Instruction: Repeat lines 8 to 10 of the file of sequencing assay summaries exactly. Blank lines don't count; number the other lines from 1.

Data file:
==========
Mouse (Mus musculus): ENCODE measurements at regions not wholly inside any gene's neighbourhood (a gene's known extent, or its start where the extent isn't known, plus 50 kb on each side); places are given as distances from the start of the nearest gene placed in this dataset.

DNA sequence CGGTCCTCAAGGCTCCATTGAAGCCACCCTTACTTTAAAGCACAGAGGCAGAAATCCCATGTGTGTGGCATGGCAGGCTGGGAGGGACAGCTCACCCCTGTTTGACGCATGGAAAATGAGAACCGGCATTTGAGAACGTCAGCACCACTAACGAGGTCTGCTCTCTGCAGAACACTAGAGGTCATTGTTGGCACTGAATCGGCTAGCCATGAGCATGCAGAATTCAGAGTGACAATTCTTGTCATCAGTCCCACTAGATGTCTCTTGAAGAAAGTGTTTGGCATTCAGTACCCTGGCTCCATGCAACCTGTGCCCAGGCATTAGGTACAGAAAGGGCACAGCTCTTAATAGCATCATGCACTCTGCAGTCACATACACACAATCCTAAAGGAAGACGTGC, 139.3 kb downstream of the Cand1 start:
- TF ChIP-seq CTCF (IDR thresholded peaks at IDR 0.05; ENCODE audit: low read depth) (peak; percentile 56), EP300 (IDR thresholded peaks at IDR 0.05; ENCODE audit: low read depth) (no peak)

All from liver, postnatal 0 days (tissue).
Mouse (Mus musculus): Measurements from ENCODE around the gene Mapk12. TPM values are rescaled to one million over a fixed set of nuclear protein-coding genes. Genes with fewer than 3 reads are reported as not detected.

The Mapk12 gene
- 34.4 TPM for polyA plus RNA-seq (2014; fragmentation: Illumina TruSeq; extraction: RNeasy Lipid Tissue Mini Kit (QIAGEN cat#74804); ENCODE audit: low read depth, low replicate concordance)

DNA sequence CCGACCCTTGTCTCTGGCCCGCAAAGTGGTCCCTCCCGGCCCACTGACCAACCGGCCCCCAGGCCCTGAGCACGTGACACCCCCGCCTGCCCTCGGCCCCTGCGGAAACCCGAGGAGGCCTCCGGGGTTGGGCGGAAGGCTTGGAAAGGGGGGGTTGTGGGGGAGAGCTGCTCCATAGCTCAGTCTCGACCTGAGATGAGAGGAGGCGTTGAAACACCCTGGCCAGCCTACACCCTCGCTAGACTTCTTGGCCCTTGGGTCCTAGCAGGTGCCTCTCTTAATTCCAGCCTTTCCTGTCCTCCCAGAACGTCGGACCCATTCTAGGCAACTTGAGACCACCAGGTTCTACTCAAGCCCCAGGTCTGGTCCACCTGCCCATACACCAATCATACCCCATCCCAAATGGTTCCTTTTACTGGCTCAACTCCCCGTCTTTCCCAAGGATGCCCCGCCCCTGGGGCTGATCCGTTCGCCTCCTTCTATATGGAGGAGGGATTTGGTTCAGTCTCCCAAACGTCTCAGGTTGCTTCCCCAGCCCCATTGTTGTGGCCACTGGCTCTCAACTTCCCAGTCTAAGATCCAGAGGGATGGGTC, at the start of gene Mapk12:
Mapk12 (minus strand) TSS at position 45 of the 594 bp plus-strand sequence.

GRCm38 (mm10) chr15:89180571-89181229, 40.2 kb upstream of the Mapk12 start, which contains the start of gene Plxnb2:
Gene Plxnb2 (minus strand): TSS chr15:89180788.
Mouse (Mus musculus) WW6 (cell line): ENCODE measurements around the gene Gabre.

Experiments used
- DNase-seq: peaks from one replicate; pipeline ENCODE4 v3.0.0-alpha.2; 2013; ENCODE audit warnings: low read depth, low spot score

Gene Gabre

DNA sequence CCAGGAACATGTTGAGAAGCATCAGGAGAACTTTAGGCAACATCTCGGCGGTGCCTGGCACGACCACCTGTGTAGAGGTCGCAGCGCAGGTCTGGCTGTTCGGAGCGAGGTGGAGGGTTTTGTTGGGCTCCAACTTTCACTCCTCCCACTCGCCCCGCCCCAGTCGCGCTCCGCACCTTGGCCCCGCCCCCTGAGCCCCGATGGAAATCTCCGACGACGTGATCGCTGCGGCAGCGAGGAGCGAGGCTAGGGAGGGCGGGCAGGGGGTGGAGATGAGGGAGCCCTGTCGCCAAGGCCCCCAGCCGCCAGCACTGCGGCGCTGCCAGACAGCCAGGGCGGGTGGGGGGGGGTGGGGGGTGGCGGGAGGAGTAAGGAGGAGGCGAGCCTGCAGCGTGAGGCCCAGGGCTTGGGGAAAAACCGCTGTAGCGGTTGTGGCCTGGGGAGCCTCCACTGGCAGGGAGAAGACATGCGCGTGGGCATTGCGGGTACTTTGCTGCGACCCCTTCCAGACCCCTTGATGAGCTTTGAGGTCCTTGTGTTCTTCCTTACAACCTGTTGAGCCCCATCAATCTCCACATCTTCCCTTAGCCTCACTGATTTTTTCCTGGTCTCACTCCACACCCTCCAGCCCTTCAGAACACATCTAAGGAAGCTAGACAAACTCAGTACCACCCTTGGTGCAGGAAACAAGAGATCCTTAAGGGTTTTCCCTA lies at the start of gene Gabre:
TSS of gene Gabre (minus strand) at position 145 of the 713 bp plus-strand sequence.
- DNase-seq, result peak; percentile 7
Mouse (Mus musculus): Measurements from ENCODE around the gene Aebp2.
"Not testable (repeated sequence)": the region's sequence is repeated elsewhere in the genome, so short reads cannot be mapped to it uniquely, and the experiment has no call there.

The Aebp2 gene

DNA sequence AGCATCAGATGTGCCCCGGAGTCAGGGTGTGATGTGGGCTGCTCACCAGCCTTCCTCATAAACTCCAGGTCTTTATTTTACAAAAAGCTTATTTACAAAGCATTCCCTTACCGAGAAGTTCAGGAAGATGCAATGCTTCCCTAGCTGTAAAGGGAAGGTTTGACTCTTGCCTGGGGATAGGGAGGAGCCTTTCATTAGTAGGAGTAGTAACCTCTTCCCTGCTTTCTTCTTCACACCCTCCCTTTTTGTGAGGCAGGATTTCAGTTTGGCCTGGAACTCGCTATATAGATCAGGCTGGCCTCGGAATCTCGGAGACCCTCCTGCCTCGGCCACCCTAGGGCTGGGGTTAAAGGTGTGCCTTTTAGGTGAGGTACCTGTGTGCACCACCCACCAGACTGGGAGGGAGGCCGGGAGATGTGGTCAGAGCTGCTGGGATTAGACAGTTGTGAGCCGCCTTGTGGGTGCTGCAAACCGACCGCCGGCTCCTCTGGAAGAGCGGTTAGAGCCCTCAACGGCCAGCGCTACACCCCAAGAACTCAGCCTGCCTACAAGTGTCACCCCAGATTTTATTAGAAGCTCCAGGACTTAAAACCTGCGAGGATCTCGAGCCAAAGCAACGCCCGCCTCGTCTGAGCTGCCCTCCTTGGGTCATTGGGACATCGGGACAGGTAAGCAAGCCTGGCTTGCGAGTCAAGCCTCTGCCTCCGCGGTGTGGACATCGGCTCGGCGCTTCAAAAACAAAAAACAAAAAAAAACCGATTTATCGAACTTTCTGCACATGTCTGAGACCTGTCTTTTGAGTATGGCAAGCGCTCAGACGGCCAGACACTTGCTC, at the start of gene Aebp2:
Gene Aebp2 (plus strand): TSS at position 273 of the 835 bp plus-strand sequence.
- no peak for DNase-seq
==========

DNA sequence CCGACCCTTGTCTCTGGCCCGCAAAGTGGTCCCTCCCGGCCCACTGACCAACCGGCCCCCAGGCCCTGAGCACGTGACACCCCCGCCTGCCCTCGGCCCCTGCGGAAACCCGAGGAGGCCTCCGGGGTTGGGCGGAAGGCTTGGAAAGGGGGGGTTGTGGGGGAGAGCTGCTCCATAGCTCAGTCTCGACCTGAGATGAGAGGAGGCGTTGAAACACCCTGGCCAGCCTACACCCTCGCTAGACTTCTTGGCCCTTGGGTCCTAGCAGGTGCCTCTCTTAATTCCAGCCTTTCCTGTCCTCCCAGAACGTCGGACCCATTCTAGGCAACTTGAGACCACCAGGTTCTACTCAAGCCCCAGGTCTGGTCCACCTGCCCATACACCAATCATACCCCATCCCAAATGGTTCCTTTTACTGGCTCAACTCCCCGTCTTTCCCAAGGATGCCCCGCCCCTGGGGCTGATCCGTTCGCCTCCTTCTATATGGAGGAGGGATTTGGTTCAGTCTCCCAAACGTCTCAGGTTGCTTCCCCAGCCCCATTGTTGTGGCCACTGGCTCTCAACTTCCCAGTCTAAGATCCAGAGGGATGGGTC, at the start of gene Mapk12:
Mapk12 (minus strand) TSS at position 45 of the 594 bp plus-strand sequence.

GRCm38 (mm10) chr15:89180571-89181229, 40.2 kb upstream of the Mapk12 start, which contains the start of gene Plxnb2: